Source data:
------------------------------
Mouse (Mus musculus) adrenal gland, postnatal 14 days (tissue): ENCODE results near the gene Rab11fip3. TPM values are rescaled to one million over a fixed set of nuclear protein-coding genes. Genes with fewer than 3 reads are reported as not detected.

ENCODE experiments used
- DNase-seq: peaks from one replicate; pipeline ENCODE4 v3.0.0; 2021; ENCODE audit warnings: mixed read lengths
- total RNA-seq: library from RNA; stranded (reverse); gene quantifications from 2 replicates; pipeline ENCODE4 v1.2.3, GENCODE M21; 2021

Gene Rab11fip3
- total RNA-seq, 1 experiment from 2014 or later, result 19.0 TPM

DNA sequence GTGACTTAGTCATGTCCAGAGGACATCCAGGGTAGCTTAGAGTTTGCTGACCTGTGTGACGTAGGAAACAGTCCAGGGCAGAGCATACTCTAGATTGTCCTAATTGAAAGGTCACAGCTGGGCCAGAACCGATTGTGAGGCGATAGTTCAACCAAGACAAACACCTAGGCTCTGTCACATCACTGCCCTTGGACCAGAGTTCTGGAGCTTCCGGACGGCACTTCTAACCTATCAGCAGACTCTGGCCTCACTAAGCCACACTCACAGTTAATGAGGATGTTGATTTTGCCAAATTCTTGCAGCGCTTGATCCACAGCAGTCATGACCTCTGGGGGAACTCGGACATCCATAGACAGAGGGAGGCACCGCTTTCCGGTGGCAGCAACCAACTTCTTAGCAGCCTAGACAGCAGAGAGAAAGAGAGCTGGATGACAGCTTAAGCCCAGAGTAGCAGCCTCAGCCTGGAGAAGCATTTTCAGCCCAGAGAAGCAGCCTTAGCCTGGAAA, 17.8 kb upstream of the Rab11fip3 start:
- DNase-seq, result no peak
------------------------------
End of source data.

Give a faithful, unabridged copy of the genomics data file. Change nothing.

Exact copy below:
Mouse (Mus musculus) adrenal gland, postnatal 14 days (tissue): ENCODE results near the gene Rab11fip3. TPM values are rescaled to one million over a fixed set of nuclear protein-coding genes. Genes with fewer than 3 reads are reported as not detected.

ENCODE experiments used
- DNase-seq: peaks from one replicate; pipeline ENCODE4 v3.0.0; 2021; ENCODE audit warnings: mixed read lengths
- total RNA-seq: library from RNA; stranded (reverse); gene quantifications from 2 replicates; pipeline ENCODE4 v1.2.3, GENCODE M21; 2021

Gene Rab11fip3
- total RNA-seq, 1 experiment from 2014 or later, result 19.0 TPM

DNA sequence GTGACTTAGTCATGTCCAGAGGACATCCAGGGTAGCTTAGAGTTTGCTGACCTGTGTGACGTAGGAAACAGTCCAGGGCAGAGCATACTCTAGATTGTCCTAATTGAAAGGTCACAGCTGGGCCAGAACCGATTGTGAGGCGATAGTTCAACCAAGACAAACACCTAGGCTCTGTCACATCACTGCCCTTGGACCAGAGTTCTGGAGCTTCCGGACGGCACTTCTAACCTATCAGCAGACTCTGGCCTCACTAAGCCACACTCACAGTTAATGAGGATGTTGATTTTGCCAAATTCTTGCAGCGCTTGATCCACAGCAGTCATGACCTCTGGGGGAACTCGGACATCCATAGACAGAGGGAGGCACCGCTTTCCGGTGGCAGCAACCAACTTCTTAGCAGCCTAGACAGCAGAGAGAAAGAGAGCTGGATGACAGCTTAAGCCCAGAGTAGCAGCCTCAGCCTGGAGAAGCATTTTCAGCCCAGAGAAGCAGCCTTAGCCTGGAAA, 17.8 kb upstream of the Rab11fip3 start:
- DNase-seq, result no peak